On each drive, we added files consistent with the drives label: private files for the sticks with no label, keys or a return label; business files for the confidential one; and exam files for the exam drives. We show an example screenshot of a drive containing personal files below. All the files were actually HTML files with an embedded image on our server. This allowed us to detect when a drive was connected and a file opened without executing any unexpected code on the users computer. When a user opened the HTML file, we asked them if they wanted to opt out or to answer a survey about why they plugged in the drive in exchange of a gift card. 62 users (~20%) agreed to respond.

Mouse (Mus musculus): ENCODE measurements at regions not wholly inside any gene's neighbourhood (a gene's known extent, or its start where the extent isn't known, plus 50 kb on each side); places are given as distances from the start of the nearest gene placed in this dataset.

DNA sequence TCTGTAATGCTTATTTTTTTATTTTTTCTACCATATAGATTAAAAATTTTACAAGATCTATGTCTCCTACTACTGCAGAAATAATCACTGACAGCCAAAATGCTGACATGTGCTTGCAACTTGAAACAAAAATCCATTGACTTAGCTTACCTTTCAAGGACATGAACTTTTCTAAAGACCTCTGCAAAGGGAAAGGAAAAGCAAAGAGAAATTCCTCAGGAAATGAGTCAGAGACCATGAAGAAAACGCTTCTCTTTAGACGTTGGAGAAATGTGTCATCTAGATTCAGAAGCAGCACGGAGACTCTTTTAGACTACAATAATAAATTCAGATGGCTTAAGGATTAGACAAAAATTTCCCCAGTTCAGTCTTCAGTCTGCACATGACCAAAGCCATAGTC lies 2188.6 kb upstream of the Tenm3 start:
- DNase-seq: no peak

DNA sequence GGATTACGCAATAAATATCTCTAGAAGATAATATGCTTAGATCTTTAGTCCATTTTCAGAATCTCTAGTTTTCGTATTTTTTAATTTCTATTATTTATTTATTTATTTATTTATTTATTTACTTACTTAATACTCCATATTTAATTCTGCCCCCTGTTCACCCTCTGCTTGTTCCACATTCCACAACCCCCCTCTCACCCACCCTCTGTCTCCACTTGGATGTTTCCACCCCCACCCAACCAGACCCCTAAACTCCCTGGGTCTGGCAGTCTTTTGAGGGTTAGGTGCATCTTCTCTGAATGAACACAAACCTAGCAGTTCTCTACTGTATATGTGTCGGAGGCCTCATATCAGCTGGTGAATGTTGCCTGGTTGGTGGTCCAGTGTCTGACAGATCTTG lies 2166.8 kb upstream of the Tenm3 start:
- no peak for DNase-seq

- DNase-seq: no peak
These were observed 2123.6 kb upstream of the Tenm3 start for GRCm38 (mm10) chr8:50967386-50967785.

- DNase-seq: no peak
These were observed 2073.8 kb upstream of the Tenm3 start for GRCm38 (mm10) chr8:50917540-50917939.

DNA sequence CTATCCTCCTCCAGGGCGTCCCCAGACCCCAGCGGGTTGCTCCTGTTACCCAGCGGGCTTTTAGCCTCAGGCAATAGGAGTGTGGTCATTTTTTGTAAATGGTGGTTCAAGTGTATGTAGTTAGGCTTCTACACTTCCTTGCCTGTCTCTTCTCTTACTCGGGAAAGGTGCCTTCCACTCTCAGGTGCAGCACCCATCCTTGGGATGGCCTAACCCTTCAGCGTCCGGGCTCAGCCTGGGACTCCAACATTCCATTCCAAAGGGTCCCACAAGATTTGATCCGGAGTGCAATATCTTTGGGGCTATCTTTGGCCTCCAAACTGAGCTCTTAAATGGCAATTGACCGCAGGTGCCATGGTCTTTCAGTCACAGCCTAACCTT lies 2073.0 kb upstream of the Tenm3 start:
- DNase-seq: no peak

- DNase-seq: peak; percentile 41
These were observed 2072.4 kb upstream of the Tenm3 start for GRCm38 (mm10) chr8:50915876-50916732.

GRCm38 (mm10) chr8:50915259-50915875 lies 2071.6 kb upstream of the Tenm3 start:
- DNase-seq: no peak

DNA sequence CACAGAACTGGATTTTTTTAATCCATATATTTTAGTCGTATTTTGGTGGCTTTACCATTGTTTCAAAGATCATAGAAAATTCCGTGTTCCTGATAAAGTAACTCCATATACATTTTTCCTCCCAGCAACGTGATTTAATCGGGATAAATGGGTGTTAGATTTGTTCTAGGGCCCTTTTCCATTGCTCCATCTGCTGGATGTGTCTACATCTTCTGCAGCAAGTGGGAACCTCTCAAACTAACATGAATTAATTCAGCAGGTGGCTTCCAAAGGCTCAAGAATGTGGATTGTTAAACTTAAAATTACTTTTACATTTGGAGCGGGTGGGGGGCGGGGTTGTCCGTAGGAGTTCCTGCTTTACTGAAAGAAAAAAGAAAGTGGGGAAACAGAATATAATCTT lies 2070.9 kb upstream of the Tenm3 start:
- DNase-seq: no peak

Dropping malicious USB sticks is very effective

So how effective is it to drop malicious USB keys to compromise computers? Turns out it is very effective: 48% of the drives we dropped were not only plugged but also had at least one file opened. This surprisingly high conversion rate demonstrate that USB drop attacks are a real threat and underscores the importance of educating users on the risk of plugging in untrusted USB devices. This result indicates that while weaponizing a mouseis a cool idea, it is not needed in practice to trick users.

Dropping malicious USB keys gives results very quickly

Not only do many people plug in USB devices, they connect them quickly. 20% of the connected drives were connected within the first hour and 50% were connected within 7 hours as visible in the graph below.

This means that the windows of time available to detect that this attack is occurring is very short. In our case our experiment the first report of the presence of weird USB keys on the campus only started to surface on Redditroughly 24 hours after the first wave but this didnt prevent people to keep plug-in our USB sticks.